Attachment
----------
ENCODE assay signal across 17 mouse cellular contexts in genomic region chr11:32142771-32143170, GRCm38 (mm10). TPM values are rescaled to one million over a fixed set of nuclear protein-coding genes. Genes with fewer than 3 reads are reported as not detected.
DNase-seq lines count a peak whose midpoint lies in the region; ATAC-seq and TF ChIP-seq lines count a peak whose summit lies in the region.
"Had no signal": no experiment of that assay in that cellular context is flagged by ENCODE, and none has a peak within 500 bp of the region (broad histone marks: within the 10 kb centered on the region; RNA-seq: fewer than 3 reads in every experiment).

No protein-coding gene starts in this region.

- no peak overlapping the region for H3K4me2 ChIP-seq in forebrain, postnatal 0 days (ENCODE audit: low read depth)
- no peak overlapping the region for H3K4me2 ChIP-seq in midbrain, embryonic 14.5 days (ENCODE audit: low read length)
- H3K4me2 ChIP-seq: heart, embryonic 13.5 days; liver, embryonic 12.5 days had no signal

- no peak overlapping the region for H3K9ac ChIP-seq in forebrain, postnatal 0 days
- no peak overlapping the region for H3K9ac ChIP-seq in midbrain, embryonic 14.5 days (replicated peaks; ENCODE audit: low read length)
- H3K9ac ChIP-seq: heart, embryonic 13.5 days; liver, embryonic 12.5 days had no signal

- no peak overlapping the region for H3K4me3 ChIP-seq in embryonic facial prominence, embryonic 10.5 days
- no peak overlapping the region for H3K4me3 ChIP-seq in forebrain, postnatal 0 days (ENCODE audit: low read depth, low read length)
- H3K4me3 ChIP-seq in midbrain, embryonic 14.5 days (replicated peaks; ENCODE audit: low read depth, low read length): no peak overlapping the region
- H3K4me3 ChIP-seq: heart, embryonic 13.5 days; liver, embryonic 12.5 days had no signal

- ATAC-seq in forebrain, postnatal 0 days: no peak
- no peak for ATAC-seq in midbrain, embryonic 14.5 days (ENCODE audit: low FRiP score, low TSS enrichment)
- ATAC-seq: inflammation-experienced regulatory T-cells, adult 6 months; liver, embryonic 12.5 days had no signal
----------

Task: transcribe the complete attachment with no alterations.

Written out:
ENCODE assay signal across 17 mouse cellular contexts in genomic region chr11:32142771-32143170, GRCm38 (mm10). TPM values are rescaled to one million over a fixed set of nuclear protein-coding genes. Genes with fewer than 3 reads are reported as not detected.
DNase-seq lines count a peak whose midpoint lies in the region; ATAC-seq and TF ChIP-seq lines count a peak whose summit lies in the region.
"Had no signal": no experiment of that assay in that cellular context is flagged by ENCODE, and none has a peak within 500 bp of the region (broad histone marks: within the 10 kb centered on the region; RNA-seq: fewer than 3 reads in every experiment).

No protein-coding gene starts in this region.

- no peak overlapping the region for H3K4me2 ChIP-seq in forebrain, postnatal 0 days (ENCODE audit: low read depth)
- no peak overlapping the region for H3K4me2 ChIP-seq in midbrain, embryonic 14.5 days (ENCODE audit: low read length)
- H3K4me2 ChIP-seq: heart, embryonic 13.5 days; liver, embryonic 12.5 days had no signal

- no peak overlapping the region for H3K9ac ChIP-seq in forebrain, postnatal 0 days
- no peak overlapping the region for H3K9ac ChIP-seq in midbrain, embryonic 14.5 days (replicated peaks; ENCODE audit: low read length)
- H3K9ac ChIP-seq: heart, embryonic 13.5 days; liver, embryonic 12.5 days had no signal

- no peak overlapping the region for H3K4me3 ChIP-seq in embryonic facial prominence, embryonic 10.5 days
- no peak overlapping the region for H3K4me3 ChIP-seq in forebrain, postnatal 0 days (ENCODE audit: low read depth, low read length)
- H3K4me3 ChIP-seq in midbrain, embryonic 14.5 days (replicated peaks; ENCODE audit: low read depth, low read length): no peak overlapping the region
- H3K4me3 ChIP-seq: heart, embryonic 13.5 days; liver, embryonic 12.5 days had no signal

- ATAC-seq in forebrain, postnatal 0 days: no peak
- no peak for ATAC-seq in midbrain, embryonic 14.5 days (ENCODE audit: low FRiP score, low TSS enrichment)
- ATAC-seq: inflammation-experienced regulatory T-cells, adult 6 months; liver, embryonic 12.5 days had no signal